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A Framework Convention on Freedom of Expression - a response to Karol Jakubowicz’s call for a Right to Public Expression

A Framework Convention on Freedom of Expression - a response to Karol Jakubowicz’s call for a Right to Public Expression

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Published by OSFJournalism
After welcoming Jakubowicz’s “call for a fundamental and comprehensive debate on freedom of expression”, Damian Tambini floats a bold proposal of his own: “a more practical intervention to address the problems he raises may well be to advocate the adoption of a Framework Convention on Freedom of Expression, clarifying key principles and the responsibilities of States”.
After welcoming Jakubowicz’s “call for a fundamental and comprehensive debate on freedom of expression”, Damian Tambini floats a bold proposal of his own: “a more practical intervention to address the problems he raises may well be to advocate the adoption of a Framework Convention on Freedom of Expression, clarifying key principles and the responsibilities of States”.

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Published by: OSFJournalism on Apr 25, 2013
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05/14/2014

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THE RIGHT TO PUBLIC EXPRESSION
 
OPEN SOCIETY MEDIA PROGRAM
,
 
2010
1
Damian Tambini
1
 
 A 
FRAMEWORK CONVENTION ON FREEDOM OFEXPRESSION
?
 A 
RESPONSE TO
 ARO
 J
 AKUBOWIC
S CALL FOR 
 
 A RIGHT TO PUBLIC EXPRESSION
 
Karol Jakubowicz is right to call for a fundamental and comprehensive debate onfreedom of expression, and the reasons he sets out for doing this now are appropriate.First, freedom of expression law and policy have been hindered by a prevailing ‘negative rights’ approach (freedom from the state, rather than a positive freedom toexpress ideas). Second, the rise of the internet makes it reasonable to expect much morethan this basic negative approach, as self-publication is within the grasp of themajority.He is also right to stress individual rights to expression rather than freedom of themedia or of the press. For too long it has been acceptable in public and policy debate touse the notions of freedom of speech, of expression and of the press or media interchangeably. Jakubowicz demonstrates the value of separating these notions.So he is to be thanked for clearing space for this debate in such a lucid way. However,there are a number of problems with his position.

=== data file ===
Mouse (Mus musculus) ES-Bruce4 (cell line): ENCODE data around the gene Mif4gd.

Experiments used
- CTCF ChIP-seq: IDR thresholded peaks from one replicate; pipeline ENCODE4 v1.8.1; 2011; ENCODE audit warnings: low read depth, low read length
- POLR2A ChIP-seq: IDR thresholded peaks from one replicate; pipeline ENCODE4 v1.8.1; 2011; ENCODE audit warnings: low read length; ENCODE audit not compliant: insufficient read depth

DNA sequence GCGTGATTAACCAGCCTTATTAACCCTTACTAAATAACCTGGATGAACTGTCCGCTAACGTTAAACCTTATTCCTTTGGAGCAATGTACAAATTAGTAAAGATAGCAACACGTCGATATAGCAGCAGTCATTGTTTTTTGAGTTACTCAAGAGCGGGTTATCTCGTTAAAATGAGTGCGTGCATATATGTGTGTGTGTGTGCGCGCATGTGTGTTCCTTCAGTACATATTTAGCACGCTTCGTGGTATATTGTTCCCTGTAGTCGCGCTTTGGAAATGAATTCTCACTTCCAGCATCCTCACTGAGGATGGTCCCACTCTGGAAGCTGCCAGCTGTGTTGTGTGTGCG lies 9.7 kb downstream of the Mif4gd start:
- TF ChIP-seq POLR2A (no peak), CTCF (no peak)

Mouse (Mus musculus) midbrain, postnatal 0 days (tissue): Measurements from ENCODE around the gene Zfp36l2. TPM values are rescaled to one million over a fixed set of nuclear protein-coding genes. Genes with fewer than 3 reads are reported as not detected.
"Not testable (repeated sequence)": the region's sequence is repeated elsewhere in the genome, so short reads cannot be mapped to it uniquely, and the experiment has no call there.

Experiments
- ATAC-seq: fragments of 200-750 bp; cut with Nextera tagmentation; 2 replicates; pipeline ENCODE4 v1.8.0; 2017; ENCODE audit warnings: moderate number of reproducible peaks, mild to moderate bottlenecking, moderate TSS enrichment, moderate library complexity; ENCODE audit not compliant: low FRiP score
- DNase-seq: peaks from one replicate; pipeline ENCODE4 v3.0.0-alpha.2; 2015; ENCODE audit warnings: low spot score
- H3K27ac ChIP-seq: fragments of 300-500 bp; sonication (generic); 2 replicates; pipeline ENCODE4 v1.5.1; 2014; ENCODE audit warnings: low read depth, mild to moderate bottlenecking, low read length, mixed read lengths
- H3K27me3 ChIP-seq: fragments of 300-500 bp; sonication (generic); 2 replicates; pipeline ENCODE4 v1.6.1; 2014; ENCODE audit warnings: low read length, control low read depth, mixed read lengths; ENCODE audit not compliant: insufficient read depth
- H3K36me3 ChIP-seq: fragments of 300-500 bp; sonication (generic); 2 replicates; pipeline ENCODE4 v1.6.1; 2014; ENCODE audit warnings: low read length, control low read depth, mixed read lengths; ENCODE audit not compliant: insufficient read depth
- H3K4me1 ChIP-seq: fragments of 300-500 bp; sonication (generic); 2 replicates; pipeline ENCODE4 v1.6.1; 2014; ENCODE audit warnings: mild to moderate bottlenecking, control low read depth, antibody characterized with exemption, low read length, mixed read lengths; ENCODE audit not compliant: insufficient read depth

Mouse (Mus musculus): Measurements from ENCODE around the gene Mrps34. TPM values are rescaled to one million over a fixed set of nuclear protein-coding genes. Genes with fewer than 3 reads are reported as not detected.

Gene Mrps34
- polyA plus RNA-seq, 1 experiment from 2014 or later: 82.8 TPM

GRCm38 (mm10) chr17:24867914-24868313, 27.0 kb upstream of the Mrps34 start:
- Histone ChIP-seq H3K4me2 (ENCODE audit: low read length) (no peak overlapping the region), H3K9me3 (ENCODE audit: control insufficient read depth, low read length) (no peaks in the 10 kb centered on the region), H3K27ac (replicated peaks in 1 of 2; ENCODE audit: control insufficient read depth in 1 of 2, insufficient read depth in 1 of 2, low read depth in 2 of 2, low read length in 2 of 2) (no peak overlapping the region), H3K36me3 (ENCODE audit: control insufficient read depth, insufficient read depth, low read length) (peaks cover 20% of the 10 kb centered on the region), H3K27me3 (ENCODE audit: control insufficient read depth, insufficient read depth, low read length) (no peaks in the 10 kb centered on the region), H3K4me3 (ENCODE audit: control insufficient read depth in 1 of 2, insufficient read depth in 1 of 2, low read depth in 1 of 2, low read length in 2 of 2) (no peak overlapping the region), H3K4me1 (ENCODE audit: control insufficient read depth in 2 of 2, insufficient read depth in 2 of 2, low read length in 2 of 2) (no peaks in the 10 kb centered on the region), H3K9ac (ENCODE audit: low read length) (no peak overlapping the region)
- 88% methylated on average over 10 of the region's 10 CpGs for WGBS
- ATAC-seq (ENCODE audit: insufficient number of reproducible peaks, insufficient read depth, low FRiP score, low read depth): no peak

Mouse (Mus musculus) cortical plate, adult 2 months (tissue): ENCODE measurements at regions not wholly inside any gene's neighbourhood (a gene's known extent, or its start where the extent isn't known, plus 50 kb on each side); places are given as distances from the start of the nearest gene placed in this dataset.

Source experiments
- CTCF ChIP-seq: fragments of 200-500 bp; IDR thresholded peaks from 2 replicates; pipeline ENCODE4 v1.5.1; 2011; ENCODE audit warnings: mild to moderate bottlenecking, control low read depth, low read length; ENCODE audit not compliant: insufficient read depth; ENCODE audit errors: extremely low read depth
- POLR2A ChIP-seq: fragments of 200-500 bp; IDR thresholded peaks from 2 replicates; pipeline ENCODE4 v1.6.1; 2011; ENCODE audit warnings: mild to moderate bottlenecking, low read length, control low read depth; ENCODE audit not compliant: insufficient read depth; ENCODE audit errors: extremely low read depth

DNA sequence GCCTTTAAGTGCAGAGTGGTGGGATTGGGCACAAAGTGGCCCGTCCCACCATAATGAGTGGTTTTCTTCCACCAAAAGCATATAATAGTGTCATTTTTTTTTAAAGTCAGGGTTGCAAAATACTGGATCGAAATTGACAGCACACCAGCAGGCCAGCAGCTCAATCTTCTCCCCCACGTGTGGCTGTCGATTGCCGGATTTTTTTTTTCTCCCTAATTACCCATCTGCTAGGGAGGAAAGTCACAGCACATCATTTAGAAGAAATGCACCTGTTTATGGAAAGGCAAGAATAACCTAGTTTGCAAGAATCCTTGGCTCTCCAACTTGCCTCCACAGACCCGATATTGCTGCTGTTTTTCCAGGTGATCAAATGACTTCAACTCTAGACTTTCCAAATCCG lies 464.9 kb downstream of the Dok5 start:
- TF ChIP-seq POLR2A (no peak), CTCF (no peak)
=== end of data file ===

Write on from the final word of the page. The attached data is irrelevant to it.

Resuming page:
Legal interpretation not the only way ahead
In Jakubowicz’s ideal world, article 10 of the European Convention on Human Rights(ECHR) would be re-worded to reflect not merely the right to freedom of expression,but the right to freedom of 
 public 
expression. Recognising that we don’t live in such a  world, and that rewriting the treaty is unlikely to happen, he advocates development of 
1
Dr Damian Tambini is a Senior Lecturer at the London School of Economics. He is also an Associate Fellow at the Institute for Public Policy Research (IPPR) and at the Oxford InternetInstitute.